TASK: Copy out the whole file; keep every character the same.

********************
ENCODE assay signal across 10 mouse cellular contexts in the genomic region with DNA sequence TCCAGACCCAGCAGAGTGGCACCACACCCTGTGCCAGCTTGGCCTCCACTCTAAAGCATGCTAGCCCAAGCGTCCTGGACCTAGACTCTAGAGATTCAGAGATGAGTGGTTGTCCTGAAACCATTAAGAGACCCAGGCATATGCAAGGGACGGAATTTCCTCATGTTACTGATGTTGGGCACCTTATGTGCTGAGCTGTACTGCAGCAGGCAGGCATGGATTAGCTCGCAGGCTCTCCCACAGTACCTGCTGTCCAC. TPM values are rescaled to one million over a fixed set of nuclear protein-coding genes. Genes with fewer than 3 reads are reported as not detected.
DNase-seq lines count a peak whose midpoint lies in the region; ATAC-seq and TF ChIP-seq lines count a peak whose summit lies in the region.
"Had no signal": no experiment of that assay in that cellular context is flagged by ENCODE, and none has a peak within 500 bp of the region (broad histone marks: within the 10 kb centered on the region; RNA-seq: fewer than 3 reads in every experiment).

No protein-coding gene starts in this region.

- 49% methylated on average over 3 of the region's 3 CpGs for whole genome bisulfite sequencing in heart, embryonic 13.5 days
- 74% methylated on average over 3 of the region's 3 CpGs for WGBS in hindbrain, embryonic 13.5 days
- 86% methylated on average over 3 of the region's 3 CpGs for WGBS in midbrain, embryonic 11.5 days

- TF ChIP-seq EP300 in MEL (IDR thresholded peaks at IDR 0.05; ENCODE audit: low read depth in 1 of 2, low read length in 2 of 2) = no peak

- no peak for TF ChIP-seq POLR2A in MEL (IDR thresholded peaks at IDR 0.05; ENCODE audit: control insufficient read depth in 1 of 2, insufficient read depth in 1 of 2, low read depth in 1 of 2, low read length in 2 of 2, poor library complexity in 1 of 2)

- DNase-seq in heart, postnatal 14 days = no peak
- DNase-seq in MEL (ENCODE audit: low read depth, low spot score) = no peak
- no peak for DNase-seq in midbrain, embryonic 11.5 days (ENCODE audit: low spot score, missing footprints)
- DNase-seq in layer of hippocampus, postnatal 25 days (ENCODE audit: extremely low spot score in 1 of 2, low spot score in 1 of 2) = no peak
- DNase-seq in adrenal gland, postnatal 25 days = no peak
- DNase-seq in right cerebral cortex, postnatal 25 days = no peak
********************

ENCODE assay signal across 10 mouse cellular contexts in the genomic region with DNA sequence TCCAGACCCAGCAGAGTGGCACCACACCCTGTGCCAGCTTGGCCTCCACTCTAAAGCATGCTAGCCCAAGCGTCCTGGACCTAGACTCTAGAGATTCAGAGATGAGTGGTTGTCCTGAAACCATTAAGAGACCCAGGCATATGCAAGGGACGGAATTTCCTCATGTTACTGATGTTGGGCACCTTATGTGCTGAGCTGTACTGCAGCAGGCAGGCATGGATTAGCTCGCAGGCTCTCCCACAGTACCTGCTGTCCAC. TPM values are rescaled to one million over a fixed set of nuclear protein-coding genes. Genes with fewer than 3 reads are reported as not detected.
DNase-seq lines count a peak whose midpoint lies in the region; ATAC-seq and TF ChIP-seq lines count a peak whose summit lies in the region.
"Had no signal": no experiment of that assay in that cellular context is flagged by ENCODE, and none has a peak within 500 bp of the region (broad histone marks: within the 10 kb centered on the region; RNA-seq: fewer than 3 reads in every experiment).

No protein-coding gene starts in this region.

- 49% methylated on average over 3 of the region's 3 CpGs for whole genome bisulfite sequencing in heart, embryonic 13.5 days
- 74% methylated on average over 3 of the region's 3 CpGs for WGBS in hindbrain, embryonic 13.5 days
- 86% methylated on average over 3 of the region's 3 CpGs for WGBS in midbrain, embryonic 11.5 days

- TF ChIP-seq EP300 in MEL (IDR thresholded peaks at IDR 0.05; ENCODE audit: low read depth in 1 of 2, low read length in 2 of 2) = no peak

- no peak for TF ChIP-seq POLR2A in MEL (IDR thresholded peaks at IDR 0.05; ENCODE audit: control insufficient read depth in 1 of 2, insufficient read depth in 1 of 2, low read depth in 1 of 2, low read length in 2 of 2, poor library complexity in 1 of 2)

- DNase-seq in heart, postnatal 14 days = no peak
- DNase-seq in MEL (ENCODE audit: low read depth, low spot score) = no peak
- no peak for DNase-seq in midbrain, embryonic 11.5 days (ENCODE audit: low spot score, missing footprints)
- DNase-seq in layer of hippocampus, postnatal 25 days (ENCODE audit: extremely low spot score in 1 of 2, low spot score in 1 of 2) = no peak
- DNase-seq in adrenal gland, postnatal 25 days = no peak
- DNase-seq in right cerebral cortex, postnatal 25 days = no peak